Maeve Scullion with a first night review of Bug at the Burton Taylor Studio.
Bug has the makings of a play around which reviewers would, if feeling generous, throw around the phrase, “couldn’t keep your eyes off”. Compelling, yes, but this raw black comedy makes for such uncomfortable abrasive viewing that it’s probably more akin to rubbing one’s eyes across sandpaper. Personally, I rather enjoyed the experience. Readers who have squirmed at the previous analogy might not get the same kick out of a play where scenes of mutilation – admittedly, more mental than physical – abound and where the plot revolves around an ‘infestation’ of “bloodsucking aphids”.
With Bug, Tracy Lettspresents us with the old cinematic tropes of the white-trash neo-Western – Agnes White (Jill Hanley), a middle-aged waitress, holed up in an Oklahoma motel, is hiding from her abusive ex-husband Jerry (Barney Fishwick) – and relocates it within the paranoia of 1990s America with the introduction of a drifter, Peter Evans (Henry Faber), a Gulf War veteran and delusional neurotic with a string of conspiracy theories. Illias Thoms’ directorial decisions are acutely sensitive to this blend. Lighting and set design collaborate cleverly to cover the dingy motel room, replete with empty tequila bottles and other tokens of blue-collar blues, with a cold unnerving light that bounces off Peter and Agnes’ newly-spun tin-foil cocoon. With this, I suspect that the production team may have borrowed quite a bit from the 2006 film adaptation – I suppose when Hollywood kindly grants you the rights to use the movie poster on all your marketing material, you may as well take a few tips from them too.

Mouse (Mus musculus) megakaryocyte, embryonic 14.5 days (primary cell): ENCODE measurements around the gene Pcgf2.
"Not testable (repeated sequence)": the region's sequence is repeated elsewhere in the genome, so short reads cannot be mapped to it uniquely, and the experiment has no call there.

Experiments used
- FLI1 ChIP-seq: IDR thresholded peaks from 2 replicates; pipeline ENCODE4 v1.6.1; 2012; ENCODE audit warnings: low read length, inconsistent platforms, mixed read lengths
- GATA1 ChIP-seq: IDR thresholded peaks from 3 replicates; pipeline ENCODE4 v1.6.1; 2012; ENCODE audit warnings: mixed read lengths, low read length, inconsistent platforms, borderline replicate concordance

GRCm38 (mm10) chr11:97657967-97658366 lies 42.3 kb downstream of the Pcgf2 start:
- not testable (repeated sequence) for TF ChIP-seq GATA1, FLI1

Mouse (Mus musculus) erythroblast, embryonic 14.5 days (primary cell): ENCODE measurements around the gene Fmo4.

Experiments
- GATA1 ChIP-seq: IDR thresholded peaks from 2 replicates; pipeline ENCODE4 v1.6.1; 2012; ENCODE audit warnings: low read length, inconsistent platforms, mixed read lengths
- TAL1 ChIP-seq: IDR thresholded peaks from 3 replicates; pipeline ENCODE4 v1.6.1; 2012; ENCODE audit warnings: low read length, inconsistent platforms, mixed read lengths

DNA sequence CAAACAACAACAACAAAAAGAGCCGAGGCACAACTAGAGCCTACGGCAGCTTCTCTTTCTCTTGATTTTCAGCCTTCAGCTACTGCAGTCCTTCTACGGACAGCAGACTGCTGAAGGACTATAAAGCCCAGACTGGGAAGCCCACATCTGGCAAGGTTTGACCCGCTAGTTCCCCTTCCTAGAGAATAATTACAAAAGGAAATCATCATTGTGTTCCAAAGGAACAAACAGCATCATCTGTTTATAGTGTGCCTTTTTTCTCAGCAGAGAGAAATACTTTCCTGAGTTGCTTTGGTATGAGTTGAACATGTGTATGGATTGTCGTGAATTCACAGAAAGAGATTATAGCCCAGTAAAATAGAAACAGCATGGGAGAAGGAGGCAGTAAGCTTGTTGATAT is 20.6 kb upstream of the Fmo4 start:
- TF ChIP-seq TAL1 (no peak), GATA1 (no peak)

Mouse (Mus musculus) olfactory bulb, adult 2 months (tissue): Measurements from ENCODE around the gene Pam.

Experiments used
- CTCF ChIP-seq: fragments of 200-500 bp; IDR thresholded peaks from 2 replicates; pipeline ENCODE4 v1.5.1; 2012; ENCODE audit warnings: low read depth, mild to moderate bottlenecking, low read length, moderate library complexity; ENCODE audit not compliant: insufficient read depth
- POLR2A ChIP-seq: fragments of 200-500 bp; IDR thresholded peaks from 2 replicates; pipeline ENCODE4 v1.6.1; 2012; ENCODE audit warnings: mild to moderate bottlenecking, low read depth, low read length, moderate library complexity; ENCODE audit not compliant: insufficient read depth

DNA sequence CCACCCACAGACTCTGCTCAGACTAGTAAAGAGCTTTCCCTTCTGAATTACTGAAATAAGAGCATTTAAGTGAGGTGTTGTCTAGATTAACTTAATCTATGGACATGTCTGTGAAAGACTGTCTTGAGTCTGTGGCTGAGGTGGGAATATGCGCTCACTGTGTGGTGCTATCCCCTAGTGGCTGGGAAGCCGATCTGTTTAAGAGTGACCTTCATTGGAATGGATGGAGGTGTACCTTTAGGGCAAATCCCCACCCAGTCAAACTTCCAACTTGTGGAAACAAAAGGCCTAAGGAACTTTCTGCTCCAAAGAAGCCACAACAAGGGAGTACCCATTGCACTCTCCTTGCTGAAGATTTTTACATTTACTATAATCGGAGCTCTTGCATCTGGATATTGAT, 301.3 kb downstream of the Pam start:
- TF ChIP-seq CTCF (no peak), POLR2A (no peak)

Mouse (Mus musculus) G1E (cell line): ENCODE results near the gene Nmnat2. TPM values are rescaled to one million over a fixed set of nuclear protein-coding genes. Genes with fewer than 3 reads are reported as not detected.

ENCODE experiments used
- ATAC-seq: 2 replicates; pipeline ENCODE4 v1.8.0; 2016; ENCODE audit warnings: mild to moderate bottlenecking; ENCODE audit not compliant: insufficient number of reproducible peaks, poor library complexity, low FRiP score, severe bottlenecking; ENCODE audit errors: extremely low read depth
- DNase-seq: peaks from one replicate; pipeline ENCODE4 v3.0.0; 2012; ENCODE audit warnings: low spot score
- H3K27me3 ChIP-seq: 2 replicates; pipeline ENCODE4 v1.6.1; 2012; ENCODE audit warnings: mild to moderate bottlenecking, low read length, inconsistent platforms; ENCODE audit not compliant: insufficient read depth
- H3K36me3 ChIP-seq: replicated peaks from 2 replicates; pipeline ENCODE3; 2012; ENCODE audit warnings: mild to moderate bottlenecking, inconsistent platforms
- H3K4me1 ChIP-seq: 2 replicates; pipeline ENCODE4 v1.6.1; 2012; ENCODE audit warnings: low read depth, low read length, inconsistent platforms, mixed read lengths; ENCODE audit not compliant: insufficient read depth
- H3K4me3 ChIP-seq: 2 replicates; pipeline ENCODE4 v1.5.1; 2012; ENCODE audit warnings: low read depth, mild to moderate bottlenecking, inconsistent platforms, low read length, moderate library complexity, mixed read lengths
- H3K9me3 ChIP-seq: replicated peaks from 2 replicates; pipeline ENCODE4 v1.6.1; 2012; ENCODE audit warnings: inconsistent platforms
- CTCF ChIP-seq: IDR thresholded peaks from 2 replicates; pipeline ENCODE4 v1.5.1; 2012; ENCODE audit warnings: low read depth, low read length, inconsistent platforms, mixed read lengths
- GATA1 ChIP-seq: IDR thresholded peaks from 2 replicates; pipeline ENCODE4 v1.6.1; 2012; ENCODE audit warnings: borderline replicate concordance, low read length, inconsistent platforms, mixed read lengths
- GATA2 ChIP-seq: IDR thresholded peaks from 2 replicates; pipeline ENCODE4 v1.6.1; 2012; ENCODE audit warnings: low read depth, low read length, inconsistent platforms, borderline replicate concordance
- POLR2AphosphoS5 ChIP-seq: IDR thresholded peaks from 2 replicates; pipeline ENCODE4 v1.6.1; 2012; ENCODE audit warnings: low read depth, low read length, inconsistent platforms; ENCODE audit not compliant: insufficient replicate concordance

Jill Hanley and Henry Faber are both very strong leads. Initially, Hanley fails to present Agnes as anything remarkable. Fidgeting and sighing, yet, deadpan and expressionless, she draws attention but doesn’t invite curiosity. However, Hanley more than redeems an uncertain start with her gradual descent into an insanity that swings between stark and subtle in a very believable way. What the character of Agnes lacks in gusto Faber more than makes up for as Peter. Faber is a tornado of energy who, at one point, goes completely red in the face with convulsions. (10/10 for effort.) With an incredible control of voice and gesture, he plays with his lines with an acrobatic talent, but such an intense character can be exhausting for the audience; at times, I felt I was watching Jim Carrey playing ‘Rain-Man’.
The supporting cast also had its merits. Fishwick, playing Jerry Goss, a stock character wife-beater (complete with wife-beater vest), played up to the role very well and made new the ’Burton-Taylor long-pause-and-intense-stare’, as he held the audience in anticipation of his next drawling intimidation. Though as an actor Illias Thoms gave a short but memorable cameo as Dr. Sweet, as a director, he is more promising, orchestrating an almost perfectly paced performance.
Four stars ****